Campus News in Brief

Carnegie Mellon trustee and founder of Appaloosa Management David Tepper (GSIA ’82) donated a gift of $67 million to Carnegie Mellon’s Tepper School of Business. Tepper’s generous donation, in combination with his original gift, which he pledged nine years ago, totals to over $125 million.

Tepper’s gift will go directly toward the creation of the David A. Tepper Quadrangle, which will be located north of Forbes Avenue and stretching into Oakland. The Tepper Quadrangle will include a new, 300,000-square-foot building for the Tepper School of Business as well as a new welcome center.

According to President Suresh in an email to the Carnegie Mellon community, the Quad will be a new university gateway and interactive hub that will further enhance and strengthen collaboration among all of Carnegie Mellon’s schools and colleges. The university hopes to encourage more interdisciplinary collaboration through the construction of this new Tepper building, which they hope will “integrate the rich heritage of innovation, collaboration, and entrepreneurship from all parts of CMU” through the creation of new integrated degree programs.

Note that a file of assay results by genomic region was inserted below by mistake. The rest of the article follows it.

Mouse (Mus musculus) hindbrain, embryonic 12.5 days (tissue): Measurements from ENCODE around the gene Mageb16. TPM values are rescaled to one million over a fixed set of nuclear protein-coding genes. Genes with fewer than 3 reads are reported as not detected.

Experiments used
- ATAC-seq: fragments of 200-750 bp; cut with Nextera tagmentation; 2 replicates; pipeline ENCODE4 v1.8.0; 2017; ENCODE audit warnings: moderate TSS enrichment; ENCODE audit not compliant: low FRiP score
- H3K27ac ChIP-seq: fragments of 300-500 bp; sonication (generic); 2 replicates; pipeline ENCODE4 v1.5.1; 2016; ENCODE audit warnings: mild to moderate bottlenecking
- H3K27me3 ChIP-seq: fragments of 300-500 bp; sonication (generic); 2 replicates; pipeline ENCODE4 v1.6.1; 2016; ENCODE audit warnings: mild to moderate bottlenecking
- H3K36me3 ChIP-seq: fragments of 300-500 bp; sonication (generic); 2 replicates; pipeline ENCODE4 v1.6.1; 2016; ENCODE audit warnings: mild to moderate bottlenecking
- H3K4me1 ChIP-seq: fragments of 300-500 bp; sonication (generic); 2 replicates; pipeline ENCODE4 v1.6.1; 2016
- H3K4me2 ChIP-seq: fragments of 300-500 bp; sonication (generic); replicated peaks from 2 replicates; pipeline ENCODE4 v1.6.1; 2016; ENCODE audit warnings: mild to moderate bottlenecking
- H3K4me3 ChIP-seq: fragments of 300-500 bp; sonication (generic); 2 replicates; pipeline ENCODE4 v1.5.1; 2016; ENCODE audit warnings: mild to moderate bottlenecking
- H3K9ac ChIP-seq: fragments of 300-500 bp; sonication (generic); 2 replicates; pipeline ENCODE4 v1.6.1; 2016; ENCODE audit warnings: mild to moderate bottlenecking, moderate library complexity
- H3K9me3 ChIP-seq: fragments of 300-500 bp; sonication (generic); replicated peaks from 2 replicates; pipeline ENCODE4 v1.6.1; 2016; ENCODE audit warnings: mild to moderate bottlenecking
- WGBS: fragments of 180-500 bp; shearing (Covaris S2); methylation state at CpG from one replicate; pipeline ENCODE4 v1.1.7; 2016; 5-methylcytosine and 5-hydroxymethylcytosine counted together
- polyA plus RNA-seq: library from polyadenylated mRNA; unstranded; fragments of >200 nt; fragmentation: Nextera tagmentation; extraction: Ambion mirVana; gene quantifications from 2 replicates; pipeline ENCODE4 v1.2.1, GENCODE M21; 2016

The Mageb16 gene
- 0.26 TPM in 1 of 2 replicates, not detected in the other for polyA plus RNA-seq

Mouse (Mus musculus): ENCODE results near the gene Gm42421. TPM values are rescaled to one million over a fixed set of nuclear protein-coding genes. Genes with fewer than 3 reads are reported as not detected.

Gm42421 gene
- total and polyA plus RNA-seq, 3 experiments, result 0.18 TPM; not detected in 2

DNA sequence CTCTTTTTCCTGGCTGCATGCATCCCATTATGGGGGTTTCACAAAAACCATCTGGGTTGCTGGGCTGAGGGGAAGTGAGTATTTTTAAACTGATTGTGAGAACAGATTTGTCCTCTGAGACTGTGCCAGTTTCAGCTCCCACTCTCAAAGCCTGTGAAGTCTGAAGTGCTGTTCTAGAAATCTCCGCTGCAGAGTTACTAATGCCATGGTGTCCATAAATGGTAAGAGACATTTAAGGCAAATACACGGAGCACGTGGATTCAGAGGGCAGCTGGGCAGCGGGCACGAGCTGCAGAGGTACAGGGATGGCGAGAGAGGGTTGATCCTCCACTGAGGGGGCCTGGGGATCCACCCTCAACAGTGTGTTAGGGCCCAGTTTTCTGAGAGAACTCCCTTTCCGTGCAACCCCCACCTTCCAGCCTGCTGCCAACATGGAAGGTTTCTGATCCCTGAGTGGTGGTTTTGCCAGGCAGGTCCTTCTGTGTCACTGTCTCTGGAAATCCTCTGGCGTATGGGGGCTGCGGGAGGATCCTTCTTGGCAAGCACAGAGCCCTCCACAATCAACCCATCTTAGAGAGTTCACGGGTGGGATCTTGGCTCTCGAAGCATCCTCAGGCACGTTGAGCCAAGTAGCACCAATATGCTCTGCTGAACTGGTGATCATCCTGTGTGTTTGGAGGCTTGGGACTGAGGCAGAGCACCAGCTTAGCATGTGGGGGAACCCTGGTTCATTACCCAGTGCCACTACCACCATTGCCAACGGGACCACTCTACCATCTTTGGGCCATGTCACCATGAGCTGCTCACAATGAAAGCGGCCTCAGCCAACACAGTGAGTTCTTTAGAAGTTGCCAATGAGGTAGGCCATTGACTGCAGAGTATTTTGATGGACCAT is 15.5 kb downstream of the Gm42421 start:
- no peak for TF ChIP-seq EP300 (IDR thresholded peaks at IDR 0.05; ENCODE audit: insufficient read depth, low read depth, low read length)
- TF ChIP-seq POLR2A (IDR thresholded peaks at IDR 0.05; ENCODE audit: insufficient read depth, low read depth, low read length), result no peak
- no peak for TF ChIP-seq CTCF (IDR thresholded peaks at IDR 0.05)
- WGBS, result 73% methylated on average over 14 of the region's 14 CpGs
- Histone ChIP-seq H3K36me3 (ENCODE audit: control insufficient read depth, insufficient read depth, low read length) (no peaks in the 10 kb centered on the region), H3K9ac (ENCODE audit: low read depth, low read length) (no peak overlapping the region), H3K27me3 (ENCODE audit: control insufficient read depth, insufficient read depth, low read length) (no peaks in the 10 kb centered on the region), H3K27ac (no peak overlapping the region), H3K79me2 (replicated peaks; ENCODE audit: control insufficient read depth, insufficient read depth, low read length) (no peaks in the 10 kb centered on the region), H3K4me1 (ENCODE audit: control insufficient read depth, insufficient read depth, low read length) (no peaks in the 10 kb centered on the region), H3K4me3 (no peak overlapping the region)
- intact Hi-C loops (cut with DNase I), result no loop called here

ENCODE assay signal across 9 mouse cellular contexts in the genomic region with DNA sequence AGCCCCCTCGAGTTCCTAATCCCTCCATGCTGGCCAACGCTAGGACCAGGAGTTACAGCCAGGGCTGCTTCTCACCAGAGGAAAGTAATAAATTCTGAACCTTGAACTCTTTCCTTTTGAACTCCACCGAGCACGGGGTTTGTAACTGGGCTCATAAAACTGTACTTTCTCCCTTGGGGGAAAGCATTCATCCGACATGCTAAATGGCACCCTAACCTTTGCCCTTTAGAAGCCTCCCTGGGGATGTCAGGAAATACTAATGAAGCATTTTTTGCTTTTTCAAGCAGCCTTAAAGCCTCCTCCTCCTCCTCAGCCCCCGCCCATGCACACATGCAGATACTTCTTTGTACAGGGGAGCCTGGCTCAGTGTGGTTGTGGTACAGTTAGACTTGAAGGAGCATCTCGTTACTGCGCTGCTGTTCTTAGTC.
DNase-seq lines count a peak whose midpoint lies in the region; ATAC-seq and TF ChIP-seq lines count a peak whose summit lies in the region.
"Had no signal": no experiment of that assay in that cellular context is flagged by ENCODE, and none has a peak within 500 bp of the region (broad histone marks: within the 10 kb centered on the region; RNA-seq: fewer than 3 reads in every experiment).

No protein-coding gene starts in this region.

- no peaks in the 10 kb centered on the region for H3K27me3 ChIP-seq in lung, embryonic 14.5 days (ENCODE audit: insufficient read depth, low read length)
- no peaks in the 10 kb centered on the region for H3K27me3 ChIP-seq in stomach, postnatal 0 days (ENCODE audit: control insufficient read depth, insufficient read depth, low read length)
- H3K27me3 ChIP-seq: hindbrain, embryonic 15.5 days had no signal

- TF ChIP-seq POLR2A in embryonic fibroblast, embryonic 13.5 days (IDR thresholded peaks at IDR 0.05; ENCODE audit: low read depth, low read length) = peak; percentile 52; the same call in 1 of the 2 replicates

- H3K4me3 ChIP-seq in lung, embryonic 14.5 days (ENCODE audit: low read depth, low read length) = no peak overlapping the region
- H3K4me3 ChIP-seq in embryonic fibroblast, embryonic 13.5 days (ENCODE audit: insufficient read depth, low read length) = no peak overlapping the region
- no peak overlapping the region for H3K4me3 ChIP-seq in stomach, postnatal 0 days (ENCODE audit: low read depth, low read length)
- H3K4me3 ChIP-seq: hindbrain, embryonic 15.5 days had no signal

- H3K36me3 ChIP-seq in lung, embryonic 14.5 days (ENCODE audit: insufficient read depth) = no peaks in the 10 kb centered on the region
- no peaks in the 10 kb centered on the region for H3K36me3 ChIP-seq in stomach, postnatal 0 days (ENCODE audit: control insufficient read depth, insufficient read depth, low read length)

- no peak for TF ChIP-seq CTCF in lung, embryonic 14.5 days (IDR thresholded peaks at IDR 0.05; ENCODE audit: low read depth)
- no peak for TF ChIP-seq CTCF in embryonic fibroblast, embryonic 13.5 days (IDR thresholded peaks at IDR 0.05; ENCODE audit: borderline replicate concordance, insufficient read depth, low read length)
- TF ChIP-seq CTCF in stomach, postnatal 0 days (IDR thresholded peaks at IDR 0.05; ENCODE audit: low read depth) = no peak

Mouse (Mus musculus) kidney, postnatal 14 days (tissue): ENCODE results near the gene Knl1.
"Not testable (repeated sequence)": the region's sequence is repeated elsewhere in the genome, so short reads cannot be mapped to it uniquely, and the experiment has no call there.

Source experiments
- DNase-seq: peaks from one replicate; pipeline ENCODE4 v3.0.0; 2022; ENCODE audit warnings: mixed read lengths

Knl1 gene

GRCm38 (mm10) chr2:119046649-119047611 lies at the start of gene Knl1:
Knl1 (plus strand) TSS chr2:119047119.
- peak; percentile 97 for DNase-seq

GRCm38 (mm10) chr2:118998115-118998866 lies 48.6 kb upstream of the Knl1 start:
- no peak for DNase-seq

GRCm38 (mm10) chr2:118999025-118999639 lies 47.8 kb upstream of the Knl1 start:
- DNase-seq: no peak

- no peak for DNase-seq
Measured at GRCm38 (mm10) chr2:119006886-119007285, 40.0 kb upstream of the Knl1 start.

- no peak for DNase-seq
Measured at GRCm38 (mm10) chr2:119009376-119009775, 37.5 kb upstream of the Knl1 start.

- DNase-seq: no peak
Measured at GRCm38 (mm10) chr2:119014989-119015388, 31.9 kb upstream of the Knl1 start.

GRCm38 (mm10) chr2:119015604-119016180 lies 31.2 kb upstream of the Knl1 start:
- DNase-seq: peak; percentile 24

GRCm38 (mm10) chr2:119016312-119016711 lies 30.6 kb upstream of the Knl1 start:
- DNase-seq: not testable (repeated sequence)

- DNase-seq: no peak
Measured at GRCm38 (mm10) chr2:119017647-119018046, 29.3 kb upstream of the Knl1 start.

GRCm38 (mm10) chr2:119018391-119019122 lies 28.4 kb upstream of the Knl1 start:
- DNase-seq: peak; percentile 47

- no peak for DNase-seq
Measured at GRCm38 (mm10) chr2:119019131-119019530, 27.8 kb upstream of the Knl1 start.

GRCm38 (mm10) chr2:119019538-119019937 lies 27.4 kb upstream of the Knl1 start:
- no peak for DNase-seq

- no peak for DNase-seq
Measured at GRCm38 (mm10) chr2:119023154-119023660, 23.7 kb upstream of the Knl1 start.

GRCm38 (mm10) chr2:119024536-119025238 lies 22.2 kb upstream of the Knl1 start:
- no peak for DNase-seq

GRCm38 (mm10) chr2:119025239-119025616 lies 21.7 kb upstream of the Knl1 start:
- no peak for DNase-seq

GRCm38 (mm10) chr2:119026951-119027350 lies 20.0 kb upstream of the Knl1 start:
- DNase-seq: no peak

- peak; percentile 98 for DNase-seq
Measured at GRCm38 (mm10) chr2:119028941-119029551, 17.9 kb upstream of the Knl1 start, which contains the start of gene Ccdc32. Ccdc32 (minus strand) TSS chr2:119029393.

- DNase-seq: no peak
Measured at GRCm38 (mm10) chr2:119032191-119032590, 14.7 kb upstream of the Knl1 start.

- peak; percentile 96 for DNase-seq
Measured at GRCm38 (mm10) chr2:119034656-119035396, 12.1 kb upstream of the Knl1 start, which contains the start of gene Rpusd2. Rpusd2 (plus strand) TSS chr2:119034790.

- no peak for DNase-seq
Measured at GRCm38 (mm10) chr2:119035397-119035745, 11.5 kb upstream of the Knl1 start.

“The 15th of November marks the 113th Anniversary of the proposal made by Andrew Carnegie in 1900 to the Mayor of Pittsburgh to create a new school that is now known all over the world as Carnegie Mellon University,” Suresh wrote. “As you may know, this week’s presidential inauguration will take place at the Carnegie Music Hall, which is just across the street from where Andrew Carnegie announced his gift to create our university. One hundred and thirteen years later exactly, on Nov. 15, another extraordinary philanthropist of our era, David Tepper, is having a profound impact on Carnegie Mellon by demonstrating his loyalty to his home institution through this new gift.”

“On behalf of the CMU community, I wish to express my profound gratitude to David for his remarkable demonstration of generosity and for his belief in the growing potential of CMU,” he continued.
“Carnegie Mellon tied everything together for me and gave me a great foundation,” Tepper said in an interview with The New York Times. “My earlier gifts were a payback to the university, and this is a continuation of that.”